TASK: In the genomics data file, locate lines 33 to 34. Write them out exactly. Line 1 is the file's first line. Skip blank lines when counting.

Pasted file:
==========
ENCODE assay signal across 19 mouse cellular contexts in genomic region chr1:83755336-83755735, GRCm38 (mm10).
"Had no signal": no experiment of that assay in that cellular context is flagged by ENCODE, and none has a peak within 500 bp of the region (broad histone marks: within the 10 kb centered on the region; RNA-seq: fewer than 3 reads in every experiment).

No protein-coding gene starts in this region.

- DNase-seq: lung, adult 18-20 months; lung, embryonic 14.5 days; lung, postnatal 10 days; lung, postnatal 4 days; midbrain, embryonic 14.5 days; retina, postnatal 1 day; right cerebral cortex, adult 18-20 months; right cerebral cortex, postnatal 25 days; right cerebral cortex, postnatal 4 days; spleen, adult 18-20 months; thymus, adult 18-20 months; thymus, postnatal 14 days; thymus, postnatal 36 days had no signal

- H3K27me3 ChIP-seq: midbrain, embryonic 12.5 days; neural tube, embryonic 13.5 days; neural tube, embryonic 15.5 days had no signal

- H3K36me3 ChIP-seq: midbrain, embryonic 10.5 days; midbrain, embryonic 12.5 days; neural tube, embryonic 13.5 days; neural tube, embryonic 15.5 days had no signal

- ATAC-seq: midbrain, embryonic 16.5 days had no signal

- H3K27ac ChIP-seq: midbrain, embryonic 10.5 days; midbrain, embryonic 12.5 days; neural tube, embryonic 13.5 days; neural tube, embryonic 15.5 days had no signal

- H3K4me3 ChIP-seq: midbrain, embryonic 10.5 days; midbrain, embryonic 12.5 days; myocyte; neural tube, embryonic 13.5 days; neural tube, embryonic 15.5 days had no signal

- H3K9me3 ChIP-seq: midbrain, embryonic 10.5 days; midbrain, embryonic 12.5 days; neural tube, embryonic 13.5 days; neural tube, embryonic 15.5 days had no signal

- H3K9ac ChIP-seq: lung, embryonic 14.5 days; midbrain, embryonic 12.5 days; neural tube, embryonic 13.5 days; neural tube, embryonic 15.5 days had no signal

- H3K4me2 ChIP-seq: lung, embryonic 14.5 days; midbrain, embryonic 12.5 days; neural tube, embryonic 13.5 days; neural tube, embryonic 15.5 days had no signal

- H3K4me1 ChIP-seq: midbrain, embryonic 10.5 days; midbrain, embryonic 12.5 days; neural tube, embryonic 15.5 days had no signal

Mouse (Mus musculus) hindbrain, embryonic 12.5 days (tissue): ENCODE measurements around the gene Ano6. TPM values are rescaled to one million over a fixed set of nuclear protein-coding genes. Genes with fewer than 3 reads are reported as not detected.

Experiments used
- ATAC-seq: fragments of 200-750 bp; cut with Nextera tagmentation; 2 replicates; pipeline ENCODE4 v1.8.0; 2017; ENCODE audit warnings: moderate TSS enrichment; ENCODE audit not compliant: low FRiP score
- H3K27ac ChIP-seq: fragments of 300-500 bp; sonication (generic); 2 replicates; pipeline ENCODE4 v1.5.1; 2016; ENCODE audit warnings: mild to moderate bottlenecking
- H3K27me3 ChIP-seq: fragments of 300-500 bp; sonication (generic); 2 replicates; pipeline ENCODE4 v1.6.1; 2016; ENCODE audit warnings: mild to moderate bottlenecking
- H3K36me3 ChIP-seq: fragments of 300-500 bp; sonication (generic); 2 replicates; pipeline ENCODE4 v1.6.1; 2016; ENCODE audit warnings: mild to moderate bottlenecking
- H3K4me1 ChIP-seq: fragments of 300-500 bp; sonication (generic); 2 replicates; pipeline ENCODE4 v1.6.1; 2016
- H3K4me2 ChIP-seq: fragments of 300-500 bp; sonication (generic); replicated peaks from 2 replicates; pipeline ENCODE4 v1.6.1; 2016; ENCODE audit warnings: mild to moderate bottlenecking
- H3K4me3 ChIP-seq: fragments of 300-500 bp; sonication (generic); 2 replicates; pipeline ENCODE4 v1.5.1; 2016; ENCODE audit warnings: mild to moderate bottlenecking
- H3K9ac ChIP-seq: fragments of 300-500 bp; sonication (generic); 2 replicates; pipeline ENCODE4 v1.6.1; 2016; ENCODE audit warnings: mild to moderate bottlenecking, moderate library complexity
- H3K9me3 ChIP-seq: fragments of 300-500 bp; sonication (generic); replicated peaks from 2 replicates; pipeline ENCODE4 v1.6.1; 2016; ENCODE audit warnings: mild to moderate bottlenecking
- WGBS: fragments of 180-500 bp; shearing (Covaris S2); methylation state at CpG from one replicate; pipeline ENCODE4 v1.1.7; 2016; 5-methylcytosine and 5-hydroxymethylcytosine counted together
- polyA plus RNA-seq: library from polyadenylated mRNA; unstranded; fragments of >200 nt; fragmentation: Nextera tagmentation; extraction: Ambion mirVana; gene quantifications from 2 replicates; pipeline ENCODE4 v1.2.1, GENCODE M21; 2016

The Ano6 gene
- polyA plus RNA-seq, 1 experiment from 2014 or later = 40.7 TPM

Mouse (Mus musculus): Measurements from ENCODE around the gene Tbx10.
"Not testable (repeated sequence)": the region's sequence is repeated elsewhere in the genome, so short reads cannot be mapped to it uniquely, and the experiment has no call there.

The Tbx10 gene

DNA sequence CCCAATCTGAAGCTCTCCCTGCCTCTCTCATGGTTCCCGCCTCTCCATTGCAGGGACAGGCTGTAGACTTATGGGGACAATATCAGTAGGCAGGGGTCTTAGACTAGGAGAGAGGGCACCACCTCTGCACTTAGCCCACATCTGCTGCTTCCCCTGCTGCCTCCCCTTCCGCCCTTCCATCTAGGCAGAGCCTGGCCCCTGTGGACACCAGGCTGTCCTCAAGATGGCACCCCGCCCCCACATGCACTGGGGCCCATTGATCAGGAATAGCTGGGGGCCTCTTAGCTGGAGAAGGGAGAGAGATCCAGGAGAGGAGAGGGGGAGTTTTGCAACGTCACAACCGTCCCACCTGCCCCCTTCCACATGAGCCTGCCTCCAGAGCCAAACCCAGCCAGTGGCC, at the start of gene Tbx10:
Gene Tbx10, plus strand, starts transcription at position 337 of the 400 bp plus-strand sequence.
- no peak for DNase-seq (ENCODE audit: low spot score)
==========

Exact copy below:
Gene Tbx10, plus strand, starts transcription at position 337 of the 400 bp plus-strand sequence.
- no peak for DNase-seq (ENCODE audit: low spot score)